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Now a ban on boiling live lobsters is a step closer as ministers recognise crustaceans as sentient

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Now a ban on boiling live lobsters is a step closer as ministers recognise crustaceans as sentient beings

  • The Government has recognised crabs, octopus and lobsters as sentient beings
  • A report for ministers confirmed evidence of sentience in decapod crustaceans
  • It recommended that they should be included in animal protection legislation 










A ban on boiling lobsters alive came closer yesterday after the Government recognised crabs, octopus and lobsters as sentient beings.

An amendment to the Animal Welfare Bill currently going through Parliament was tabled which makes it illegal to cause needless harm and suffering to invertebrate animals.

It came after a report for ministers by the London School of Economics confirmed there is strong scientific evidence of sentience in decapod crustaceans, such as crab and lobster, and cephalopod molluscs, octopus and squid.

Stunning lobsters with an electric gun or by chilling them in cold air or ice before boiling is a more humane method, according to animal welfare charities

Stunning lobsters with an electric gun or by chilling them in cold air or ice before boiling is a more humane method, according to animal welfare charities

It recommended that they should be included in animal protection legislation.

There had previously been much debate over whether lobsters and crabs have feelings similar to vertebrates – animals that have a backbone – as they have different nervous systems.

The amendment published on the Government’s website read: ‘This amendment adds cephalopod molluscs and decapod crustaceans to the definition of “animal” for the purposes of the Bill.’

This would make it an offence for any person who is responsible for a kept animal – including crabs and lobsters – to cause it unnecessary suffering or to fail to provide for the animal’s welfare needs.

Though the Department for Environment, Food and Rural Affairs (Defra) insists this will have no impact on restaurant kitchens, campaigners could use the new law to argue in court for a ban on boiling the animals alive in eateries as they say there are less painful ways to kill them.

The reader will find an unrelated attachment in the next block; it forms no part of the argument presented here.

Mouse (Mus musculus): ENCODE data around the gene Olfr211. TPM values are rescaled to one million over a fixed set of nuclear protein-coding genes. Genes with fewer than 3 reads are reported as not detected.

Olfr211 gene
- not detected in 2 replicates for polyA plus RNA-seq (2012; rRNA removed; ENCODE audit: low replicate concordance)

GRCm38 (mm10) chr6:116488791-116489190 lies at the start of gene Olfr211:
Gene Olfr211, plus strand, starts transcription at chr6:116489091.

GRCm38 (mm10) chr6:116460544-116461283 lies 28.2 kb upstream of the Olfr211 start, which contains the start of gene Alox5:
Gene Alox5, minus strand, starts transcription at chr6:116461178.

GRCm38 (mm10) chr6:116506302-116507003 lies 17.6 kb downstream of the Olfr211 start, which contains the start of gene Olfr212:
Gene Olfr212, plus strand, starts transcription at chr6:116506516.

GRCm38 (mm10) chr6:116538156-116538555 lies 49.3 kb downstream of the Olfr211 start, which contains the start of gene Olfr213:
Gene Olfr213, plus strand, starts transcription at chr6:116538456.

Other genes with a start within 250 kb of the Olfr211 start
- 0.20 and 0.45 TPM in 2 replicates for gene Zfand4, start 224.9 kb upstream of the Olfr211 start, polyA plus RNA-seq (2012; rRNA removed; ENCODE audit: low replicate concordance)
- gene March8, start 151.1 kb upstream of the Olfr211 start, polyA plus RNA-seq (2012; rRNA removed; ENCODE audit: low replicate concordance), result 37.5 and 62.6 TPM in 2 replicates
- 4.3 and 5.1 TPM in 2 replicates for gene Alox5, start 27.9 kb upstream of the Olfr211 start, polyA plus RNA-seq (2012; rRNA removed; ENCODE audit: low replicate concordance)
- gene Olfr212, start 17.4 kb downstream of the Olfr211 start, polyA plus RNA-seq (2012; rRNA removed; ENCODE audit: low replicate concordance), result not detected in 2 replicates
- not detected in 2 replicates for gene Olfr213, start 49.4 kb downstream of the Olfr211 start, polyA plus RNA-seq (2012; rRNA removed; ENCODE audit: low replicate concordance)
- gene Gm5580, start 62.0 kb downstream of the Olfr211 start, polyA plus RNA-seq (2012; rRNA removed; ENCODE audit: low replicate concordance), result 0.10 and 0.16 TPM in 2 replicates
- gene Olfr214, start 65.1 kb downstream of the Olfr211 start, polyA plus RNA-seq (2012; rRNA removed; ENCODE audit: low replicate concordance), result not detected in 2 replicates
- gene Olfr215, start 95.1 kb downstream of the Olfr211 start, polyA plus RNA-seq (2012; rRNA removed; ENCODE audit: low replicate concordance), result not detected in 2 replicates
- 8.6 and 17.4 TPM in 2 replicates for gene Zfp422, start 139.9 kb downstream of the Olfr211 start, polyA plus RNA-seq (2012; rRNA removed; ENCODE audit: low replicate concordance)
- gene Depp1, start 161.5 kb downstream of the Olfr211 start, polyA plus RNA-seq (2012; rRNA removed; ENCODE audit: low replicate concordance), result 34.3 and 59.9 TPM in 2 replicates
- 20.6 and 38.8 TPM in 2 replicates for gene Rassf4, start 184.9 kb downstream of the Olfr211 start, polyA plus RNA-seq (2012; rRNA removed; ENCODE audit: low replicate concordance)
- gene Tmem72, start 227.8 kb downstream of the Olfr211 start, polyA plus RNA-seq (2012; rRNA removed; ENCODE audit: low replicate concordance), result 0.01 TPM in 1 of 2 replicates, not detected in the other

An amendment to the Animal Welfare Bill currently going through Parliament was tabled which makes it illegal to cause needless harm and suffering to invertebrate animals

An amendment to the Animal Welfare Bill currently going through Parliament was tabled which makes it illegal to cause needless harm and suffering to invertebrate animals

It is currently illegal to do this in Switzerland, Norway and New Zealand.

Stunning lobsters with an electric gun or by chilling them in cold air or ice before boiling is a more humane method, according to animal welfare charities.

But restaurateurs are unlikely to be impressed by the new law, which may make them subject to checks by Defra and, if a ban does come into effect, could criminalise those who kill the lobsters in a traditional way.

The move has been pushed for by animal welfare minister Lord Goldsmith and the Prime Minister’s wife Carrie Johnson – who are patrons of the Conservative Animal Welfare Foundation (CAWF).

Lord Goldsmith said: ‘The Animal Welfare (Sentience) Bill provides a crucial assurance that animal wellbeing is rightly considered when developing new laws.

‘The science is now clear that crustaceans and molluscs can feel pain and therefore it is only right they are covered by this vital piece of legislation.’

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Written by Bourbiza Mohamed

A technology enthusiast and a passionate writer in the field of information technology, cyber security, and blockchain

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